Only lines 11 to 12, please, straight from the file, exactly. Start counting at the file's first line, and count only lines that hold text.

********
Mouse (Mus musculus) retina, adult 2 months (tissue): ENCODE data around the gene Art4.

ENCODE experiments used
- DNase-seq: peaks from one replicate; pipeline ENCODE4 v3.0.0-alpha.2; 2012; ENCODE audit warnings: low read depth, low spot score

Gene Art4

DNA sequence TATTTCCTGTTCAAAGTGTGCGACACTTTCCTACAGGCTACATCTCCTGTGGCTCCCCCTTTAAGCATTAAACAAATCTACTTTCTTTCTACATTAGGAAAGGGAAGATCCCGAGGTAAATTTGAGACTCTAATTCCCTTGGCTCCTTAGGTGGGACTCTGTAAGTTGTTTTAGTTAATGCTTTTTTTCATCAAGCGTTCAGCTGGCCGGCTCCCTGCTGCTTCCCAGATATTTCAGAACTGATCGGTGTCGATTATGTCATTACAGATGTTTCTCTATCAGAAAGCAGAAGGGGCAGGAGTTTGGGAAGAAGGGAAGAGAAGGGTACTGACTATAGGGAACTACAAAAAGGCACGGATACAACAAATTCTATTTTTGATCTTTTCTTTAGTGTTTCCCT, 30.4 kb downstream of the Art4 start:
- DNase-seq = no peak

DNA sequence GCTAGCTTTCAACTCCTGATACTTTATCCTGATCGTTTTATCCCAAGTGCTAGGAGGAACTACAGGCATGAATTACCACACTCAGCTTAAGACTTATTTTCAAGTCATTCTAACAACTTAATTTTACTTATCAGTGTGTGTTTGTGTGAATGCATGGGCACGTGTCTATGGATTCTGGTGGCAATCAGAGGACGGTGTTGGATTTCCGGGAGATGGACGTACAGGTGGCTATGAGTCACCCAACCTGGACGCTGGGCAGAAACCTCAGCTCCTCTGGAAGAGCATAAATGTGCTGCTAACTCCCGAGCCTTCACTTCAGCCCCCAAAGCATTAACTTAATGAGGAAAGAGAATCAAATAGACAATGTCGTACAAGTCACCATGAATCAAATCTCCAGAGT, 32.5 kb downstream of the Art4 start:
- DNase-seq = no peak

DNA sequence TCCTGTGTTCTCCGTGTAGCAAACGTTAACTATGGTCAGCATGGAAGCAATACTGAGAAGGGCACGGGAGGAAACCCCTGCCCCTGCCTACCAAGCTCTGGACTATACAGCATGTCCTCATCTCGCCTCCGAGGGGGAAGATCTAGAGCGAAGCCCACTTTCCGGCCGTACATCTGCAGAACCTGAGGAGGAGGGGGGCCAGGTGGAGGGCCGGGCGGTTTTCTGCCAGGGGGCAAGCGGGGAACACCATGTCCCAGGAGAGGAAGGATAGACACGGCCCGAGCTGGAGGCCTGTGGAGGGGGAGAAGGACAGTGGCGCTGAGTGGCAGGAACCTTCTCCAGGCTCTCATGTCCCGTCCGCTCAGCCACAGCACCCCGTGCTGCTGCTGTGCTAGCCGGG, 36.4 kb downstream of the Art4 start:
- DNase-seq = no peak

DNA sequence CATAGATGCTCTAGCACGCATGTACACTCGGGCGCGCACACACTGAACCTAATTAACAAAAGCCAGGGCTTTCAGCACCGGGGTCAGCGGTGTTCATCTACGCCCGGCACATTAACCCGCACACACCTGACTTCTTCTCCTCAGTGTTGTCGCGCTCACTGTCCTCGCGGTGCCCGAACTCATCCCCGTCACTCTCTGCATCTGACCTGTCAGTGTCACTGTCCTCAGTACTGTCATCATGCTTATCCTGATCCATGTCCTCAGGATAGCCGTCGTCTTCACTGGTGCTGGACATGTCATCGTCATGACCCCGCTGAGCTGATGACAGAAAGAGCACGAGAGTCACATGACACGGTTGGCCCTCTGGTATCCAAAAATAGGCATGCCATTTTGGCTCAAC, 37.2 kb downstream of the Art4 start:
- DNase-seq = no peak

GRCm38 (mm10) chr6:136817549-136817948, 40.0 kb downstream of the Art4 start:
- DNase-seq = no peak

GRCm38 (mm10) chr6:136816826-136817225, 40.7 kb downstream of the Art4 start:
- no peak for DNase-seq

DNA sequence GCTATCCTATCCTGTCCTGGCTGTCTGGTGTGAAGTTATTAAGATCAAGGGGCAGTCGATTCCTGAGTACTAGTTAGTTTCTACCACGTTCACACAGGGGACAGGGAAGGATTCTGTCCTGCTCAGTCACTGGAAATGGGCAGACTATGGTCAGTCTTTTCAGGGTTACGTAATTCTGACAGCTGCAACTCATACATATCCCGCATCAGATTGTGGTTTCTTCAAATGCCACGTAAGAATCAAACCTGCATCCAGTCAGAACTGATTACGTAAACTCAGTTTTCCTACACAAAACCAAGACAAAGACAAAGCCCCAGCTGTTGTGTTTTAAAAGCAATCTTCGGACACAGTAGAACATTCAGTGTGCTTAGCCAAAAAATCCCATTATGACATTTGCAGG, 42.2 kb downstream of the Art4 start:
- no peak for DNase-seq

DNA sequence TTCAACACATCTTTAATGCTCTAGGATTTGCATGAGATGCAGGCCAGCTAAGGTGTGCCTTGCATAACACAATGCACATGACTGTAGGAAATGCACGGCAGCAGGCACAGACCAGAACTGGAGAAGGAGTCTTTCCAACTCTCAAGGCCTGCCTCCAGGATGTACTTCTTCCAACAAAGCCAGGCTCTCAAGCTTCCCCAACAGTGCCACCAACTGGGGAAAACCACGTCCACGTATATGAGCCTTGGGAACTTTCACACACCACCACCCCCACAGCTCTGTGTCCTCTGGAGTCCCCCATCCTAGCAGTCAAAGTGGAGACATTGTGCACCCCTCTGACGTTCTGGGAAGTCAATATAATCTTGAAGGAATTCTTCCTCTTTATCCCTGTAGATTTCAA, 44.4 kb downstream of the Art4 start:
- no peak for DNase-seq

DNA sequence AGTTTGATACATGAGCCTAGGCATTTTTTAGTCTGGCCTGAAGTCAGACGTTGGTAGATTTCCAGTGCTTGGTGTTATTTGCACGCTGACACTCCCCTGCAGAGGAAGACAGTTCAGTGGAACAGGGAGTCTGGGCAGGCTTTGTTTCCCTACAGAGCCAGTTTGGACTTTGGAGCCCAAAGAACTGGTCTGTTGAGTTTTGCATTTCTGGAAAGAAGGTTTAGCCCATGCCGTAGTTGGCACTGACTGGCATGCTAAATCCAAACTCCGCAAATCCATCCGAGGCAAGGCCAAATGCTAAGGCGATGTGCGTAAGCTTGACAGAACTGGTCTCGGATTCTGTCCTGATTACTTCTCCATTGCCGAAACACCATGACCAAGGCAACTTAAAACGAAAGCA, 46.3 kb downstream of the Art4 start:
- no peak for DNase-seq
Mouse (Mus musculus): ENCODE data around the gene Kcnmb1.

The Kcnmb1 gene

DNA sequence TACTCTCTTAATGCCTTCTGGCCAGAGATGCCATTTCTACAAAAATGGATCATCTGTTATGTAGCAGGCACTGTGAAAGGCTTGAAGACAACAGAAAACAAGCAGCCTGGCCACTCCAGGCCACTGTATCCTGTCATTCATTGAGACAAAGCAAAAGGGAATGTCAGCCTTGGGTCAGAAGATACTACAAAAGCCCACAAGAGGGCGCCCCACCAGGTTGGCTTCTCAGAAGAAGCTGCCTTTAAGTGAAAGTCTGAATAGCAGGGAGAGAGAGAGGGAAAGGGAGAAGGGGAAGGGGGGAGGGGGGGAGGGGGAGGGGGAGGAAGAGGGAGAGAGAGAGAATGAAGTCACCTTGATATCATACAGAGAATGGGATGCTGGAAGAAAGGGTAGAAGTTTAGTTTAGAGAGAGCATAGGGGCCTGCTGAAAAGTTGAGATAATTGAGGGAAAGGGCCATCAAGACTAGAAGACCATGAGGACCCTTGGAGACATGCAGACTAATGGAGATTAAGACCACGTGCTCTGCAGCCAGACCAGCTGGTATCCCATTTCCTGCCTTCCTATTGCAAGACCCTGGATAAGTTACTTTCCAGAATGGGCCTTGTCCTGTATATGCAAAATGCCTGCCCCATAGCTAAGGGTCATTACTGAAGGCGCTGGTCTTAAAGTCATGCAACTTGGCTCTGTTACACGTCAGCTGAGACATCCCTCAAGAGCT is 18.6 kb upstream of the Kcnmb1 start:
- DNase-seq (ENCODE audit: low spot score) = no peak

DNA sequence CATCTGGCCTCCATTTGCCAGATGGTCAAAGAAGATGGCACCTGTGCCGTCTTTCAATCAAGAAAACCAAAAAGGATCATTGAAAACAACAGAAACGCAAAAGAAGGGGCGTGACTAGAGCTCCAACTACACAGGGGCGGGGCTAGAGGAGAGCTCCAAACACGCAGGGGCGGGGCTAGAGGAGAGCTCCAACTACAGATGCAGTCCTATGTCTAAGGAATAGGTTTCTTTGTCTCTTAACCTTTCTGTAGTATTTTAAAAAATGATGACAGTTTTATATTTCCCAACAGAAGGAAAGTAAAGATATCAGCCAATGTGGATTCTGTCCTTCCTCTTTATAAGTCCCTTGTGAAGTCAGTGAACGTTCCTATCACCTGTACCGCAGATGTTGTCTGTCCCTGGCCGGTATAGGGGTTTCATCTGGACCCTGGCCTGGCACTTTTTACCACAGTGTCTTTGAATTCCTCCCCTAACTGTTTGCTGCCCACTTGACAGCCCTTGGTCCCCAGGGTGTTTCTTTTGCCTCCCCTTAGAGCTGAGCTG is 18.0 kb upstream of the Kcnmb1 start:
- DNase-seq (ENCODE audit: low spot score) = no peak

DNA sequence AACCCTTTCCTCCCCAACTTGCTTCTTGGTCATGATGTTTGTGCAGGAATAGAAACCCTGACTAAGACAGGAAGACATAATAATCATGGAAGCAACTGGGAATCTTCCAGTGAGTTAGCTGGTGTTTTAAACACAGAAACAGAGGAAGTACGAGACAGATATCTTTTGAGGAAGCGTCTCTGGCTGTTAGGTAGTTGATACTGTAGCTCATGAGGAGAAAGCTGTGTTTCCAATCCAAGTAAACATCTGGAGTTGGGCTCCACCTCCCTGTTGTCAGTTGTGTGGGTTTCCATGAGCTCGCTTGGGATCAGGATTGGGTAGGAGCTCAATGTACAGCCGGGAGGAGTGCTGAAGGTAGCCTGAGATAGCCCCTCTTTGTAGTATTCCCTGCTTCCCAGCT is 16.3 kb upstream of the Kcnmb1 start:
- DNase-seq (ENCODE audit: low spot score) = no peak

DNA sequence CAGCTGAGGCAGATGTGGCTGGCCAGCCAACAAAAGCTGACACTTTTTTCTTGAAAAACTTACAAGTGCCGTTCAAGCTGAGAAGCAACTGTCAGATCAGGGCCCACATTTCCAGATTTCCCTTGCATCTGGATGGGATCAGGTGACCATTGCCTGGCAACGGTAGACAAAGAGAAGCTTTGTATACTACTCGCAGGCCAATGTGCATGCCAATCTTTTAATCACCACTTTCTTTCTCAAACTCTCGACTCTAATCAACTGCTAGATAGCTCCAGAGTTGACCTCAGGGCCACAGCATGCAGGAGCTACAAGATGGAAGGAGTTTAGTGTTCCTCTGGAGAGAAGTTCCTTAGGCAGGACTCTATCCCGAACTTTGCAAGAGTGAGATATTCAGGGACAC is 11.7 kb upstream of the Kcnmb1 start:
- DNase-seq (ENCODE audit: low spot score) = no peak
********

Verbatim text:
DNA sequence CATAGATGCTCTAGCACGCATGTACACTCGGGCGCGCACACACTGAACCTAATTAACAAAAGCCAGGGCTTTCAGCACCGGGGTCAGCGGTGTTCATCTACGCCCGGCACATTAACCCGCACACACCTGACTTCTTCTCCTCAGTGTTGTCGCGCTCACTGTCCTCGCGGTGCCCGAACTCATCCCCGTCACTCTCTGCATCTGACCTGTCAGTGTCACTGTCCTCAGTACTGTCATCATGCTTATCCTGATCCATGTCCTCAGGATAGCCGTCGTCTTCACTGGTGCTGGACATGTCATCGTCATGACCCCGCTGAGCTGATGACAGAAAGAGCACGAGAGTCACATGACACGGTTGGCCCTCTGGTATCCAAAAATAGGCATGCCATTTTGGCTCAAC, 37.2 kb downstream of the Art4 start:
- DNase-seq = no peak